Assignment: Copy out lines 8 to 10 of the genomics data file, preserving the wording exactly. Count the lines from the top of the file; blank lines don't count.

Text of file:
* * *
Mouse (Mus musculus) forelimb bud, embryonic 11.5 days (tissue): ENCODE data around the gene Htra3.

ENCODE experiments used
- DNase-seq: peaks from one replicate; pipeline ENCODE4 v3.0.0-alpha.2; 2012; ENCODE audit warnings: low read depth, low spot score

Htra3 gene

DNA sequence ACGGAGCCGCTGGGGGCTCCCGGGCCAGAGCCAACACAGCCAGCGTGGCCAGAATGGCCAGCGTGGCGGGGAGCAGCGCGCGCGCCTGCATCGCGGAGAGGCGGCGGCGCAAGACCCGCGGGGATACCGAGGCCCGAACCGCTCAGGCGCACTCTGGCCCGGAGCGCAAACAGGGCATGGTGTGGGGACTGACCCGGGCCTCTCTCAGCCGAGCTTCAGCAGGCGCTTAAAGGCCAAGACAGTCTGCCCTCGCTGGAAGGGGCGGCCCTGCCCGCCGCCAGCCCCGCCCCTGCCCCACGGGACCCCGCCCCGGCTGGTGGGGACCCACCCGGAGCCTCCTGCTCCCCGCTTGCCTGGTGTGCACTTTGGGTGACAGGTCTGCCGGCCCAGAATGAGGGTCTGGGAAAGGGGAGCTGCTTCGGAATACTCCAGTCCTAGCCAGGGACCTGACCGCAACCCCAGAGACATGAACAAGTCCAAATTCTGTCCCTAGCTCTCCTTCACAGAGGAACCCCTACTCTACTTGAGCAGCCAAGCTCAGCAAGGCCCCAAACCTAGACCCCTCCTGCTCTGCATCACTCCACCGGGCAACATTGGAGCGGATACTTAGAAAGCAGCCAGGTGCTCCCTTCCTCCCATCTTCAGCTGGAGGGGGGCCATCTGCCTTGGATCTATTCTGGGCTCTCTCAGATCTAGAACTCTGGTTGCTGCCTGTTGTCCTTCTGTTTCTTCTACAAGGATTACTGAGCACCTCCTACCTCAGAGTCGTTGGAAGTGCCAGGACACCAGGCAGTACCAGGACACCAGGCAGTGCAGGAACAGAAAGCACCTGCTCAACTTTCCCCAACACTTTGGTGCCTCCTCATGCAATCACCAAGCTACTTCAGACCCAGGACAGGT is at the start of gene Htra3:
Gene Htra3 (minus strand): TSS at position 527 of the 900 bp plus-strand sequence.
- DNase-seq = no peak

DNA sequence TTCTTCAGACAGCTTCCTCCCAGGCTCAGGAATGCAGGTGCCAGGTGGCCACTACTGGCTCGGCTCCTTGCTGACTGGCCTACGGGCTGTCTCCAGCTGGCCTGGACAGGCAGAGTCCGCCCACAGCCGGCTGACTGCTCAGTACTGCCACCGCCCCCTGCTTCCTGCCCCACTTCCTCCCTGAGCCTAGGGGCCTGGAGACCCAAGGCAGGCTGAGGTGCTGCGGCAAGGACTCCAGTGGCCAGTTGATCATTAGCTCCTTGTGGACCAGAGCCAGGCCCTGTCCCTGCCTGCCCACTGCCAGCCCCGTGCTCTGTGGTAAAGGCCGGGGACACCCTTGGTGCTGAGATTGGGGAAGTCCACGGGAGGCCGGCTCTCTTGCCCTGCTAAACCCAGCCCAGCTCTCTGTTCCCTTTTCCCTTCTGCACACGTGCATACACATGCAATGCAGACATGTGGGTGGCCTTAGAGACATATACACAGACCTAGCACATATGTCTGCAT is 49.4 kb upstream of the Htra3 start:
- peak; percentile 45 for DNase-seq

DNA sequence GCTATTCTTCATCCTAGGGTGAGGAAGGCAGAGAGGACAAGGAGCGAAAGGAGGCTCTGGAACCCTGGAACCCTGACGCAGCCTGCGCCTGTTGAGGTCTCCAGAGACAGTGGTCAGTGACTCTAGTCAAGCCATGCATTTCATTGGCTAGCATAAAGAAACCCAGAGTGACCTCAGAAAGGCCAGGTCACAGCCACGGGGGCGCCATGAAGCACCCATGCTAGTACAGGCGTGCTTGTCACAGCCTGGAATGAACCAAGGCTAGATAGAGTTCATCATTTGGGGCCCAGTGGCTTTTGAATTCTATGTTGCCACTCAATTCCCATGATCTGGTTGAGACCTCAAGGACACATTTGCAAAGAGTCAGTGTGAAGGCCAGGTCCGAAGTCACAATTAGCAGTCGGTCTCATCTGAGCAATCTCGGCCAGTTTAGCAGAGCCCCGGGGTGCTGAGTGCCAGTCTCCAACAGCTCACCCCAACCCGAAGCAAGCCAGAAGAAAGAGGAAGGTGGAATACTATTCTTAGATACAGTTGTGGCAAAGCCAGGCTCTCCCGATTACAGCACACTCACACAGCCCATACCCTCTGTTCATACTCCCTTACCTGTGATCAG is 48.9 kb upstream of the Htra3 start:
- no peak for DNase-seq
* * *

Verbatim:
DNA sequence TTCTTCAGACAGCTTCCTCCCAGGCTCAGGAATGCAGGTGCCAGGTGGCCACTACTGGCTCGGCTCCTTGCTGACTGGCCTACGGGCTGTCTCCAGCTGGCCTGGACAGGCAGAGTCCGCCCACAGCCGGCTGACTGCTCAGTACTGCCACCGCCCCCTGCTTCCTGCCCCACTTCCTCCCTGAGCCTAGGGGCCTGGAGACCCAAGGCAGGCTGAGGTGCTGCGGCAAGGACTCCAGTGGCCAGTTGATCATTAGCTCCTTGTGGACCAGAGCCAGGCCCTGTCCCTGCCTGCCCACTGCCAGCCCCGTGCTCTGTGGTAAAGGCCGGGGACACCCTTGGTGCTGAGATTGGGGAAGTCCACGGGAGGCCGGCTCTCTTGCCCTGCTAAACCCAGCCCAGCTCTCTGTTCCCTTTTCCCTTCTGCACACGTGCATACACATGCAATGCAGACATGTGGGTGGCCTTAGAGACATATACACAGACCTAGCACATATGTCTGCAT is 49.4 kb upstream of the Htra3 start:
- peak; percentile 45 for DNase-seq

DNA sequence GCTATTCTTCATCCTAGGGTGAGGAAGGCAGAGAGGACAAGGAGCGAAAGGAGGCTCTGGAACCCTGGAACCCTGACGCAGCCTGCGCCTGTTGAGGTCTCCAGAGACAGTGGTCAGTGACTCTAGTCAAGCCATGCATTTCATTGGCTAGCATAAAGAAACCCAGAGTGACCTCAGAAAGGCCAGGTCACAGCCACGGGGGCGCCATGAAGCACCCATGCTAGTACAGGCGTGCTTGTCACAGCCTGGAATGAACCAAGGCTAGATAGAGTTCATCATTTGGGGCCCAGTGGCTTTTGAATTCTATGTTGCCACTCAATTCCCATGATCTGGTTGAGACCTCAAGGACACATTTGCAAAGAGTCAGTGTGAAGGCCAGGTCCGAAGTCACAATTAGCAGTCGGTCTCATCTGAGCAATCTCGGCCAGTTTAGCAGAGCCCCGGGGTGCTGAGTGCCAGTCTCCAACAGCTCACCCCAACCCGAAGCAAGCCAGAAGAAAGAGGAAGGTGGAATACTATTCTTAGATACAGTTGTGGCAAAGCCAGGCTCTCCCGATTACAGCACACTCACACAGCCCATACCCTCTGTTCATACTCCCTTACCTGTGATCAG is 48.9 kb upstream of the Htra3 start: